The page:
By Porter Anderson, Editor-in-Chief | @Porter_Anderson
Friedman: ‘Lucky To Be at His Side’
As 2019 ended, the news of Sonny Mehta’s December 30 death at age 77 gave some in the international industry a chance to look back at an era in publishing that seems to have all but evaporated, and with surprising speed.
As Robert D. McFadden wrote in his New York Times obituary, Mehta was famous for working “in a cloud of his own smoke.” And such legends of difficult egos and dashing personalities tend to disperse quickly in the gleaming focus of today’s digital dynamic and accessible celebrity.
“These were the glory years in the world of publishing at Knopf,” says Jane Friedman to Publishing Perspectives.
Friedman was associate publisher and senior vice president at the literary powerhouse when Mehta succeeded Robert Gottlieb in 1987 as the house’s chief. Mehta, who had arrived from Pan Books in the UK, would go on to be Knopf’s president and editor-in-chief and then chairman of the Knopf Doubleday Publishing Group, a span of 32 years.
“For more than 13 years,” Friedman tells us, “Sonny and I worked hand in glove. We became fast friends, as well as successful colleagues.
“There was only one Sonny Mehta,” she says, “and I was so lucky to be at his side.”
Indeed, in 1989, Robert E. Sullivan Jr. was writing at The Village Voice of how Mehta, Friedman, and their associate Jeff Stone were collaborating so closely that some colleagues “might have begun to feel a little edited out,” as the adjustment to new leadership played out with the kind of talk-of-the-town frisson that made publishing both busy and dizzy at the time.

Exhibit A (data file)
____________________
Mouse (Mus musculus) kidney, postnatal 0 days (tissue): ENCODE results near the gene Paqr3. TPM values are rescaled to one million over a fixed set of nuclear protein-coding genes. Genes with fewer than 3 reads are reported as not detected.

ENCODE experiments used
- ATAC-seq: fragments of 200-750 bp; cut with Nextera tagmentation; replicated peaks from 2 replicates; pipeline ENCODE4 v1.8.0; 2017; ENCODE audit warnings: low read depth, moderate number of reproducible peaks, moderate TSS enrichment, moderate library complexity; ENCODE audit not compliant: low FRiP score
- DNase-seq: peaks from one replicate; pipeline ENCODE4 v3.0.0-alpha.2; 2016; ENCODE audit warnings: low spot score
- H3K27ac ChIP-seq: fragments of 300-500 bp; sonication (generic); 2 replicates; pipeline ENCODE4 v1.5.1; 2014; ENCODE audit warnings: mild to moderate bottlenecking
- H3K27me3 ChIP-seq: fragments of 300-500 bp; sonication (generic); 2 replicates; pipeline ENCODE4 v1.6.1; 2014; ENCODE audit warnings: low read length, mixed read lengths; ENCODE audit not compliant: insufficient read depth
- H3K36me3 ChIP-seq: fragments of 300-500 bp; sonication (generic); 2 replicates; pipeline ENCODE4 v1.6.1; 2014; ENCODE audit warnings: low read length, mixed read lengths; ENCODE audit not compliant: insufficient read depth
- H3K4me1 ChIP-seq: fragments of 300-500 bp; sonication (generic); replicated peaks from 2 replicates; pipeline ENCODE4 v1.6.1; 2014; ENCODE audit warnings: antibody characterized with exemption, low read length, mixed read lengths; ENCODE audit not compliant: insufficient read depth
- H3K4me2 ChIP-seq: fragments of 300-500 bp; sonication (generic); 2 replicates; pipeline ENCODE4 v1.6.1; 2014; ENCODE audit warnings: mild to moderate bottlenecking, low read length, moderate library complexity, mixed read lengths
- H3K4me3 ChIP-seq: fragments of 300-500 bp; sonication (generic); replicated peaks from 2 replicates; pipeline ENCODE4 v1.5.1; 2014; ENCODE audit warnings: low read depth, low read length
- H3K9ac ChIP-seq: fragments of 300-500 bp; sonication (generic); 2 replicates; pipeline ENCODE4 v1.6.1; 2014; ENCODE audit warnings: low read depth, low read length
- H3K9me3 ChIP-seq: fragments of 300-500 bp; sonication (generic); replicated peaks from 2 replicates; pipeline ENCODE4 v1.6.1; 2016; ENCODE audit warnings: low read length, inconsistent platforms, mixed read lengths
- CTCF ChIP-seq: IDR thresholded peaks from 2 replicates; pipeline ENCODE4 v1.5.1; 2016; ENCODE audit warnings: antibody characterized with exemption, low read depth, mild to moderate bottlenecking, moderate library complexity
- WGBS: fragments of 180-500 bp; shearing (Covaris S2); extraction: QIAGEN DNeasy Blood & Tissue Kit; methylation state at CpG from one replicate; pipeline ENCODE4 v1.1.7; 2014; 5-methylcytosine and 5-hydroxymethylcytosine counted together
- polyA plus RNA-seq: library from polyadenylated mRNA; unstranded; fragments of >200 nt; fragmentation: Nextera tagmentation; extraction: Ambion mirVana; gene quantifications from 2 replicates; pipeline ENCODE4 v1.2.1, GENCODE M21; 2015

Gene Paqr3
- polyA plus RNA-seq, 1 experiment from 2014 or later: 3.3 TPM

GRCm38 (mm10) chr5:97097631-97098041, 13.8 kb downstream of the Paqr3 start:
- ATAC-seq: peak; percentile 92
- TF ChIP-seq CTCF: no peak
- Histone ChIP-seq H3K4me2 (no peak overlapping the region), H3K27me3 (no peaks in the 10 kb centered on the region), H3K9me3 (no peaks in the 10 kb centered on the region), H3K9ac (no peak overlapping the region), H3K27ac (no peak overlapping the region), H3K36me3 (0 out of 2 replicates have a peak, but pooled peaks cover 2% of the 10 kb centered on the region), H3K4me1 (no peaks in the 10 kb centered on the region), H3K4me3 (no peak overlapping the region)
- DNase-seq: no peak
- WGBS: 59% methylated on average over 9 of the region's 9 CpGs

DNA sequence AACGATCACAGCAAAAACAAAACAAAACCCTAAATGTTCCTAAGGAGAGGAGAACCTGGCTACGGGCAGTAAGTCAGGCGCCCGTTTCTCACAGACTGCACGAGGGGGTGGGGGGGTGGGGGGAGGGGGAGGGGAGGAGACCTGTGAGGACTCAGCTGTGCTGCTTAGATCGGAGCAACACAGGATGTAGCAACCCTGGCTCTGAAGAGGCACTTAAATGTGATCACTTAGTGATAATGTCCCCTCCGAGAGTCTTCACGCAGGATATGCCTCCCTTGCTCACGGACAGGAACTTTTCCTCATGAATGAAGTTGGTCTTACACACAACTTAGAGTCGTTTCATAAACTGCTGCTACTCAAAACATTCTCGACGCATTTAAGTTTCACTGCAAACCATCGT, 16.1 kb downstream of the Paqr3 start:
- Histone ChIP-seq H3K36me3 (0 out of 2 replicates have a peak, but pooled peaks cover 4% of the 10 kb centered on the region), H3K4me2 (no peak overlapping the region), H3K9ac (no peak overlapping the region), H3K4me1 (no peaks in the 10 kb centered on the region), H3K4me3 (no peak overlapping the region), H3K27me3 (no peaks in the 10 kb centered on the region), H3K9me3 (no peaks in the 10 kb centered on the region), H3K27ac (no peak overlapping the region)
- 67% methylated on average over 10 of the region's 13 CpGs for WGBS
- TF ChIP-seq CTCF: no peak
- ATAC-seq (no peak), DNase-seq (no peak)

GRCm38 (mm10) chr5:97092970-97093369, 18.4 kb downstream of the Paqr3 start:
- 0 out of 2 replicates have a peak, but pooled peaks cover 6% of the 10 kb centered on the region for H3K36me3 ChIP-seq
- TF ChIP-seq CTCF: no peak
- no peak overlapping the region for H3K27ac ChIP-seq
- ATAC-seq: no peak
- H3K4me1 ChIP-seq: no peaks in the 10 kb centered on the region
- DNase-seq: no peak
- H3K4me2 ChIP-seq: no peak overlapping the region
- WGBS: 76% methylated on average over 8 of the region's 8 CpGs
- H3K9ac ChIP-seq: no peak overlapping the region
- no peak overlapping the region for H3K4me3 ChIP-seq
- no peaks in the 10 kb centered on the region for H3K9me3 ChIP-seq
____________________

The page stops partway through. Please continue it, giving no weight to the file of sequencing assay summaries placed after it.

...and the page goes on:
Today, such gossipy passages in Mehta’s long tenure seem almost quaint and not at all unpredictable in the character-driven world of late-20th-century publishing. The Voice’s headline for the “7 Days” series feature, “Sonny Mehta and the Knopf Conundrum,” captures how well drama can play in such transitions at a major house, then more than 70 years old.
But as Sullivan took care to point out, Mehta’s interesting attraction to the marketing element of the business—as well as to the fabled literary values and talents that still make Penguin Random House’s Knopf today a coveted imprint—were bearing quick fruit.
“He came in and sold two-and-a-half times as many John le Carré books than ever before,” Sullivan wrote. “Toni Morrison, whose Tar Baby sold 80,000 copies a few years back, wowed the accountants with 190,000 of Beloved this time around. Under Mehta’s direction, Knopf doubled the sale of Anne Tyler’s books without even convincing William Hurt to star in another movie.”
McIntosh: ‘What Sonny Wanted’
Mehta died at New York Presbyterian Hospital in Manhattan, the Cornell Medical Center, reportedly of complications from pneumonia.
As the news of Mehta’s death sank in during the quiet of the winter holiday last week, PRH’s United States CEO Madeline McIntosh wrote to the Knopf Doubleday team on New Year’s Eve, in part seeking to allay concerns about the future of the Knopf Doubleday group. Her memo, both compassionate and reassuring, indicates that discussions with Mehta had been underway “particularly in recent months” about how he saw the group going forward. There is a “vision,” she writes, but not one that should alarm the company’s staffers:
“As much as today’s loss is one for publishing as a whole, I know that this is a deep and personal loss for many of you. Sonny was unique. He was an exceptional editor and publisher. And I recognize all of you felt not only safe under his leadership, but something more: you felt like you were part of a family. The longevity and stability of your group, along with the culture Sonny promoted and the lasting relationships he developed, is extraordinary by any standard. I respect and honor the work you have done together.
“I also know that in addition to your grief, you may also feel anxiety about the future of the group. I want to do whatever I can to allay that anxiety. As you can imagine, the ‘legacy question’ was not a subject Sonny leapt at, though it was top of mind. Indeed, it was a subject we discussed at length, particularly in recent months.